How sustainable is your wardrobe? Introducing a new column by Jessica Carroll that defies fashion’s eco-friendly credentials
Blazer, £69.99, zara.com
The label says it was made in Morocco, but beyond that it’s hard to unearth any other information. Campaign group Fashion Revolution publishes an annual report that assesses the transparency of 250 companies, looking at everything from recycling to working conditions. In 2021, Zara scored 36 out of 100.
At first glance, this looks promising – the blazer is part of Zara’s sustainable Join Life label, which pledges to use recycled polyester and organic cotton. But on closer inspection, the percentage of recycled polyester is only guaranteed up to 25%, while this blazer is made from 74% polyester, and it’s unclear how much is recycled.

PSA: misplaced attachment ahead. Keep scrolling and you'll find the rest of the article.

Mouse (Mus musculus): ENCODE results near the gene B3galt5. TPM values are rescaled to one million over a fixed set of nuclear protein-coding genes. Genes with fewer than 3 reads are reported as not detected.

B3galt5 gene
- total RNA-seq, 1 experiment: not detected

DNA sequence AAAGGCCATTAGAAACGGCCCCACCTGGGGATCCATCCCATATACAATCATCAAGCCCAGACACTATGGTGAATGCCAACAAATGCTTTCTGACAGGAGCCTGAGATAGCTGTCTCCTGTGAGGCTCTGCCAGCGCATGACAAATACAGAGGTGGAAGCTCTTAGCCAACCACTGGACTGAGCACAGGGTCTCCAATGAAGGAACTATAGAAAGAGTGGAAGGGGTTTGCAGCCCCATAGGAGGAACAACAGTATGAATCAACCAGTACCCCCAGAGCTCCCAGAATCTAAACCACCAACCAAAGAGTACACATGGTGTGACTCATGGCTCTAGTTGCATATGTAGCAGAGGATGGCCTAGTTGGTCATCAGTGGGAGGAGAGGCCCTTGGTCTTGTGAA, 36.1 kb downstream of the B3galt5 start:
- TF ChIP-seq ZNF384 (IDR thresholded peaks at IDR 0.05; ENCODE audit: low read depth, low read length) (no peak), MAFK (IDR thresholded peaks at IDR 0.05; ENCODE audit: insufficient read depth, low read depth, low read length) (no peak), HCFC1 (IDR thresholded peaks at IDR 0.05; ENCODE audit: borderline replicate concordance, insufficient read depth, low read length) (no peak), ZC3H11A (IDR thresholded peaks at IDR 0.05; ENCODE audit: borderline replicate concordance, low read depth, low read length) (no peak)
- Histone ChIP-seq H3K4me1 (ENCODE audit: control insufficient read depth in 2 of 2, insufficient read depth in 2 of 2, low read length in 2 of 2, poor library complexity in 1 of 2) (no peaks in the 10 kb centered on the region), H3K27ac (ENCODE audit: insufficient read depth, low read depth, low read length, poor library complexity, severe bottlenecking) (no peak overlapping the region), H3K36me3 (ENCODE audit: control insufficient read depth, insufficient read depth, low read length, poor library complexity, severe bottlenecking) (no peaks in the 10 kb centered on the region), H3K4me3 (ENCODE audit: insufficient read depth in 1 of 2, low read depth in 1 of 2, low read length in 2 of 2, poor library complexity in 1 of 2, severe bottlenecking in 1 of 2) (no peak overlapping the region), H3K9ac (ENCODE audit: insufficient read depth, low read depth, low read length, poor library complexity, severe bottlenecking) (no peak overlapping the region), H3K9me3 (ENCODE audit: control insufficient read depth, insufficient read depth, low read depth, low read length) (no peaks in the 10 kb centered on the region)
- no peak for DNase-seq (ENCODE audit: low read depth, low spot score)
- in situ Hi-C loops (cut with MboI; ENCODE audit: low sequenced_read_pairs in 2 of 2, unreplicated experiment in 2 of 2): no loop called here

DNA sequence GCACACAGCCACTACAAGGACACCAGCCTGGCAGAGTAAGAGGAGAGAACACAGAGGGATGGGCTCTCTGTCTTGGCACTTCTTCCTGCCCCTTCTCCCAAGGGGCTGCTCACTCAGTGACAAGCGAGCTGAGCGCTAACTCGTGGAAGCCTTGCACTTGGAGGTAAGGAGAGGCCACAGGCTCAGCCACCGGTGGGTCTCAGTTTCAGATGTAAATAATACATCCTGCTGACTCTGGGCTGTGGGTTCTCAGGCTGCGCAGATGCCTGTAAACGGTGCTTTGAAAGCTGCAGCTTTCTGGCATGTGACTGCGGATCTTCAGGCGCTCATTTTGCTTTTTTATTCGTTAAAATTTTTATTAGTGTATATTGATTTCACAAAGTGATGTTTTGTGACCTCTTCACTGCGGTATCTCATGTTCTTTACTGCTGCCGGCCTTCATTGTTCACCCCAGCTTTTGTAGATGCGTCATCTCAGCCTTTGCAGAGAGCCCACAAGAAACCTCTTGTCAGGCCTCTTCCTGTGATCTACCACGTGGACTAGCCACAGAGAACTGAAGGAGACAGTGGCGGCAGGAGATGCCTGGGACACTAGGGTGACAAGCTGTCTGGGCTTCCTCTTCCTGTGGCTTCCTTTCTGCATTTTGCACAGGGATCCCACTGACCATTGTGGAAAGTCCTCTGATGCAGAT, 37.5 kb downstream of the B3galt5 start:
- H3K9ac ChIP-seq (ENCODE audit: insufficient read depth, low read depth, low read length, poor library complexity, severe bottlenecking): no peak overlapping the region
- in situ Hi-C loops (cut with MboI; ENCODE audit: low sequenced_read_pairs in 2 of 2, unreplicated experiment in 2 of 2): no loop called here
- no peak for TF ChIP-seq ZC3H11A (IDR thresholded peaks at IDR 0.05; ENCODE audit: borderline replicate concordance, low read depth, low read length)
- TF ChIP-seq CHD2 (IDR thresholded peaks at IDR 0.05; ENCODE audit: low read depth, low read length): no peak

Awesome – it arrived in a 100% recycled box, there was no plastic wrapping and even the tape was paper. All the bags in the store are also made of paper. The company has pledged to eradicate all single-use plastic by 2023.
The extra mile
Zara is making good progress with its used clothing collection program. Do you have old clothes that you no longer wear? Drop them in the collection bins of any Zara store and they will be donated to non-profit organizations to be recycled or used to help those in need.
Not too bad for this piece. The Moroccan factory where the blazer is made is close to Zara’s headquarters in Spain, which means fewer air miles than something produced at its other factories in Asia and the United States.
The fabric is good quality and the classic style, unlike most fast fashion, you can wear it season after season. The Join Life range is a positive step. However, Zara releases around 500 garments each week, just under half of which are Join Life. We would like to see fewer product drops to encourage more thoughtful shopping.
Going greener, but still too many product drops